Managing Risk



Pay particular attention to premises and equipment used by participants, as well as those that are subject to wear and/or the elements. Develop forms and procedures that address all the components and subcomponents to be reviewed. The forms should spell out the frequency of such inspections and who is qualified to perform the inspection. These inspections (and accompanying documentation) are important to triggering such activities as maintenance, decommissioning of equipment, opening and closing of attractions, etc.

Industry standards require all elements to be tested, inspected, and the results recorded by competent persons prior to opening each day. More thorough inspections should be scheduled and conducted per OEM requirements, or as required by the code for the local jurisdiction.

Personal Protective Equipment

Consider the use of PPE for activities that include travel at heights or the potential for falls from heights. Depending on the scope of the activity, such equipment might include the application of flexible lifeline systems, fall protection, and/or participant restraint. Carefully weigh the benefits and drawbacks of specific PPE systems in regard to longevity, costs, supervision and staffing, participant requirements and training, and documented losses.

Which type of PPE (helmets, harnesses, gloves, eye protection, clothing, footwear, etc.) are required for participants and staff should be clearly defined by the OEM/builder, along with systems for inspection, maintenance, record-keeping, retirement, and replacement. Don’t make decisions about the substitution of PPE without consulting the OEM or a qualified, professional vendor.

Plans, Policies, and Procedures

The development and implementation of operating documents and their contents is critical to providing as safe and legally defensible an operation as is reasonably feasible. If a potential incident or loss is “foreseeable” by a knowledgeable operator, then it ought to be addressed in one of these types of documents.

In contracting with a professional installer/designer, pay particular attention to the quality of support documents that accompany the installation, and the operating experience of the designer. Professionally developed plans, policies, and procedures specific to your park design, along with tested staff development systems, can represent a significant cost savings and mitigate long-term exposures. It is especially important to address in the contract with the vendor the specific standards to which the course will be designed and installed. As more and more jurisdictions begin to regulate adventure parks, these jurisdictions may well dictate what standards you and the vendor must meet.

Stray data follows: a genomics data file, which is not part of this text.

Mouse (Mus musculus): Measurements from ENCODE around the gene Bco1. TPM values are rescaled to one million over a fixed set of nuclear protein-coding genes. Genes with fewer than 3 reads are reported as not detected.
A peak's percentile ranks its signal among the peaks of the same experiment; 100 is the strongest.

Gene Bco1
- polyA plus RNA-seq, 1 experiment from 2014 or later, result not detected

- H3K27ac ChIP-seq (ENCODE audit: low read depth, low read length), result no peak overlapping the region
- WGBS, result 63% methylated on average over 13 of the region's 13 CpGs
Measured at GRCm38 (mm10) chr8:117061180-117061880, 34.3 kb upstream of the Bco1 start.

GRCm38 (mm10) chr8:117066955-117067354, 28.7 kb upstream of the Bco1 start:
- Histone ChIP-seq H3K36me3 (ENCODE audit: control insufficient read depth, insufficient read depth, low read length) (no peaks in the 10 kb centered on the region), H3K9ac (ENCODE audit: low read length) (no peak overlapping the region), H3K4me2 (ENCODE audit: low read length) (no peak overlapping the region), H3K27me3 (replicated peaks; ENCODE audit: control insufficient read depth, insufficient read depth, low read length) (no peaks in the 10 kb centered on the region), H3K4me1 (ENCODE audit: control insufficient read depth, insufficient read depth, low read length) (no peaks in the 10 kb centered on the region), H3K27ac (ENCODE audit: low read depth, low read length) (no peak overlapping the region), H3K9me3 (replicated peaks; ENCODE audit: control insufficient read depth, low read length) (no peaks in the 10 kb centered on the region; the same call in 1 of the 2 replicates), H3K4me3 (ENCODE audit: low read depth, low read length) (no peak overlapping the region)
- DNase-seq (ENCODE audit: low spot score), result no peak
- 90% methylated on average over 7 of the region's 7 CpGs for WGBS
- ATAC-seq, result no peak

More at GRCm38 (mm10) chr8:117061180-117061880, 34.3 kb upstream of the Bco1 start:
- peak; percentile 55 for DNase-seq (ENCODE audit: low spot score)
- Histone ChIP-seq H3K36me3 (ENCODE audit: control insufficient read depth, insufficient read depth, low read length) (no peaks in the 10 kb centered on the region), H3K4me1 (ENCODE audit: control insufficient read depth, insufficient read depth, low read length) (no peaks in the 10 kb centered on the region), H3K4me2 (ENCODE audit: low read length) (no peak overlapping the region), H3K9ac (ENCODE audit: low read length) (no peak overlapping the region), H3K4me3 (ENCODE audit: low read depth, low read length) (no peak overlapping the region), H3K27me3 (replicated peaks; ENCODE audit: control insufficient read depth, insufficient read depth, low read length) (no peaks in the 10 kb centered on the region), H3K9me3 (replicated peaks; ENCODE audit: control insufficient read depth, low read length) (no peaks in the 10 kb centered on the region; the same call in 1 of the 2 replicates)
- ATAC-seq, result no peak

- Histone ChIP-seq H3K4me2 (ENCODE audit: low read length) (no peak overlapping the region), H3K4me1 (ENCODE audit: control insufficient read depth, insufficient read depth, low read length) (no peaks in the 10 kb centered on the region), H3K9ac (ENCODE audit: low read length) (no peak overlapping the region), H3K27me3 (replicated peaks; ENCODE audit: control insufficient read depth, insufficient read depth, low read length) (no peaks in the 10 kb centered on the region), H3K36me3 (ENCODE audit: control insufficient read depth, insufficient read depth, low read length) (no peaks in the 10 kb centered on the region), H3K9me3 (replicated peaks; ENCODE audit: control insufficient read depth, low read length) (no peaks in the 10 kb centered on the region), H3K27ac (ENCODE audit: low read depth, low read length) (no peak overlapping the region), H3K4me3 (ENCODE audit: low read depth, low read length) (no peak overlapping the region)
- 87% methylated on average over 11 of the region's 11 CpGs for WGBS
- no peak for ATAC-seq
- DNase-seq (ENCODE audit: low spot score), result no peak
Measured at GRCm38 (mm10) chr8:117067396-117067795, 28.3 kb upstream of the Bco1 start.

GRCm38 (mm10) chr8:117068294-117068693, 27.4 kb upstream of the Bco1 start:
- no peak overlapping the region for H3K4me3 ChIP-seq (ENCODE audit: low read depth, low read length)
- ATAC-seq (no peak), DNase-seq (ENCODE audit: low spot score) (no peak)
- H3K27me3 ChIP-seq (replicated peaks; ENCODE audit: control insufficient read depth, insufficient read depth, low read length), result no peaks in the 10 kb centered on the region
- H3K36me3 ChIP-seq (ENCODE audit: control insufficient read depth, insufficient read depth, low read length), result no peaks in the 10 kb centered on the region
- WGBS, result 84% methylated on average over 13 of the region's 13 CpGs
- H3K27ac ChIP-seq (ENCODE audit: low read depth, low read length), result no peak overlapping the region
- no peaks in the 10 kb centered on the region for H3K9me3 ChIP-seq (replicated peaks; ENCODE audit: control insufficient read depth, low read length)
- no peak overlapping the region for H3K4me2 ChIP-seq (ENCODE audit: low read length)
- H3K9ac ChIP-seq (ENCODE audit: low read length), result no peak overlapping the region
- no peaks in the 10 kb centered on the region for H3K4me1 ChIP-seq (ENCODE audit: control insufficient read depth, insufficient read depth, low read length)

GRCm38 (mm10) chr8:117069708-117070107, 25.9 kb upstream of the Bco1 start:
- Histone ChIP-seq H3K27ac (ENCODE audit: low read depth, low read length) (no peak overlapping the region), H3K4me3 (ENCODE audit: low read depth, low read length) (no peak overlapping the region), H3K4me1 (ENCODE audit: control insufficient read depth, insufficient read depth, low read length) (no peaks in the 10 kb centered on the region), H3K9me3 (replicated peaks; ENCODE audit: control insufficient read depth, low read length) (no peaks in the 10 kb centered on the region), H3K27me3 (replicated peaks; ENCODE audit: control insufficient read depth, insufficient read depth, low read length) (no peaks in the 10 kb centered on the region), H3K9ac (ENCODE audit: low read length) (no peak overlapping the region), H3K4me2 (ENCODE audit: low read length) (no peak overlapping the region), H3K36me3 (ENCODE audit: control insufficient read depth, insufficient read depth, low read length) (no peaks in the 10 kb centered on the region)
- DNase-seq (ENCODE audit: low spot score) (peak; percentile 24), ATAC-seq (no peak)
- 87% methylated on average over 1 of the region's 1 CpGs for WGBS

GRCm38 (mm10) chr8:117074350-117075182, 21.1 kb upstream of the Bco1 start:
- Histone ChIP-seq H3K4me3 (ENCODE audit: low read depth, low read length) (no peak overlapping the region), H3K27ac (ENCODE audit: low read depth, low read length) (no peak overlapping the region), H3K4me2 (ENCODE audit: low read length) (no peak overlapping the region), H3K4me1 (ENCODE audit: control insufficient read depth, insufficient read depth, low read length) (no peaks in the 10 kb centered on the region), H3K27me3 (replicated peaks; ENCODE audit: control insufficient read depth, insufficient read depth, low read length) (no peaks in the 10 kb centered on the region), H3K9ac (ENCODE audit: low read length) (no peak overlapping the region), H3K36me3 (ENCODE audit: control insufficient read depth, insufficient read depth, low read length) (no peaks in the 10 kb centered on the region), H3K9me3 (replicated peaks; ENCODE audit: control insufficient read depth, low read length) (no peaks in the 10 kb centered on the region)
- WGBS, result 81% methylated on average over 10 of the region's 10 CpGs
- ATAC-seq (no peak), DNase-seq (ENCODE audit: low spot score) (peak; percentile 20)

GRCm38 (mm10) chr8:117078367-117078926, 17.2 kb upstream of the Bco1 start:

It is extremely important to document all risk management activities as part of a comprehensive risk management program. Whether it be training and education, or the daily, weekly, or annual inspections that are regularly performed, keep a written record that clearly indicates what was done, when it was done, who it was done by, and whether there were any outcomes or comments.

As documents are often admissible in court, pay particular attention to their design, and seek their approval by the complete risk management team. That might include legal counsel and your insurer as well as your park managers. Operations aligned with a larger organization, such as a resort or museum, may have a head start on developing proper documentation. Independent operations can obtain additional guidance from a human resource professional, employment labor consultant, or professional vendor.

It is important to invest in managers, staff, and continuing education to ensure that your plans and procedures are properly and consistently implemented—and to then document those actions.

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About Author

Mark is the founder and president of AlpenRisk Safety Advisors, LLC, a risk management and safety consulting practice serving the snowsports, high-risk recreation, and hospitality industries, and has more than 30 years of experience in risk management, insurance, safety, loss control, regulatory compliance, and employment practices. He has been involved in creating many of the risk management, loss control, incident investigation, mountain safety, and terrain park guidelines used throughout the snowsports industry today. He currently serves as chairman of the National Ski Areas Association (NSAA) Risk Management Committee, the New Hampshire Tramway Safety Board, and ASTM’s F-27 Committee. Mark can be reached at

Michael has more than 20 years of experience in the aerial adventure business as a practitioner, builder, trainer, tour operator, and business consultant. He has helped design and launch 16 commercial zip line canopy tours and aerial adventure parks in North America, and consulted on more than 100 other commercial projects. He currently works as the managing partner of ArborTrek Canopy Adventures with tour operations at Smugglers’ Notch Resort in northern Vermont and Fall Creek Falls State Park in central Tennessee, and serves on the Association for Challenge Course Technology Board of Directors. Reach him at

1 Comment

  1. all your documentation, releases and waivers along with plans, policies, guidelines and procedures especially when written are more fodder for litigation

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